“This school is special! Just like us!,” shouted 12-year-old Zack Poerio, leaning into the microphone before about 300 people gathered Monday for the opening of the Els Center of Excellence for autistic children.
The $35 million beige-and-white school on Limestone Creek Road has 20 classrooms for about 115 students between ages 3 and 14. There is also a program for up to 15 students under 3 who have been diagnosed or are at risk of having autism.
An upper school, also with 20 classrooms, is planned next year for 150 more students up to 22 years old. The upper school will have a temporary housing area for graduating students. They will learn about finding employment, shopping, transportation and other day-to-day skills.
“Students will keep learning life skills. They can have vocational training. They will not stop learning after they graduate,” said Manny Gonzalez-Abreu, principal of the school just outside of Jupiter.
A gymnasium, driving range, pitch/putt area and athletic field are mapped out on the 26-acre site for the charter school. Enrollment is free and open to all children in Palm Beach County.
Zack and his younger brother, Nick, 8, both attend the Els Center. The biggest advantage for students and their families is staying in the same building for the students’ entire academic career, said their parents, Molly and Jim.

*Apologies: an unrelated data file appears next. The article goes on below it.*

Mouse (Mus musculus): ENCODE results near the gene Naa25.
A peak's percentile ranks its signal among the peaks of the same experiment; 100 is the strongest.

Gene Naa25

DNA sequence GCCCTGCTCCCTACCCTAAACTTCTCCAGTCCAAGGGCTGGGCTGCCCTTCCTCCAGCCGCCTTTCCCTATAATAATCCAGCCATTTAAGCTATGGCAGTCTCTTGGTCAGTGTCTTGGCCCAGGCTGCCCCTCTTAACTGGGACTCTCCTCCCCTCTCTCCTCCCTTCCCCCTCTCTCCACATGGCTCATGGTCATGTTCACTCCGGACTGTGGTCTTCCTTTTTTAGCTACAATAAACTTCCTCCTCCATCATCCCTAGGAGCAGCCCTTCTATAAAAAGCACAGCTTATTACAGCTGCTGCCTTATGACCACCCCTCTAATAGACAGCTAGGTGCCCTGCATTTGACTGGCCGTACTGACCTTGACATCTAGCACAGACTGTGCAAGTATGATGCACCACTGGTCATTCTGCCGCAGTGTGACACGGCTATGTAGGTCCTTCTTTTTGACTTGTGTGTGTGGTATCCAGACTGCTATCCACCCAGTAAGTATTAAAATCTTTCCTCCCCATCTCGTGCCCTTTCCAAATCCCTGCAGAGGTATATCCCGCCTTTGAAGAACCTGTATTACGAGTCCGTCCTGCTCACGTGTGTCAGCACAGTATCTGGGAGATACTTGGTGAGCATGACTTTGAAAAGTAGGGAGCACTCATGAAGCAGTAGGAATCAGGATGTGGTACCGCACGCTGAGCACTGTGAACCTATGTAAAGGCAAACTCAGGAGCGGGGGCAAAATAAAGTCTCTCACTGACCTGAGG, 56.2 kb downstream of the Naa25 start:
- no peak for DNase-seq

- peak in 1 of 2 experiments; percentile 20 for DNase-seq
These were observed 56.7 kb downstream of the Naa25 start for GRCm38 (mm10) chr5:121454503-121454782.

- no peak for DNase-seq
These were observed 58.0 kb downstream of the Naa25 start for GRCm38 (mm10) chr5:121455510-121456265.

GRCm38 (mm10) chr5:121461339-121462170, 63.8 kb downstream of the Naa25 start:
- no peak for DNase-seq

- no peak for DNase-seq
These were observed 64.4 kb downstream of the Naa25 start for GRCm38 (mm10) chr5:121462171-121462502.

“Change is difficult for autistic children. As a parent, you can feel alone with autistic children. I don’t feel that here,” said Molly Poerio.
The school is being built with private money raised through the Els for Autism Foundation, which also has branches in Canada, South Africa and the United Kingdom. The foundation was established by Liezl and PGA golfer Ernie Els, who are both from South Africa. Their 13-year-old son, Ben, has autism.
“This school will have an impact not just in the country but around the world. This school will show the students how far they can go in life,” Liezl Els said.
Ernie Els told the crowd he expects the school to spark more such facilities around the globe.
“Hopefully, this school will be the norm for future ones,” he said.
Staff writer Brian Biggane contributed to this story.
Have a Jupiter issue you’d like to see The Post tackle, or a story idea? Contact Bill DiPaolo at BDiPaolo@pbpost.com.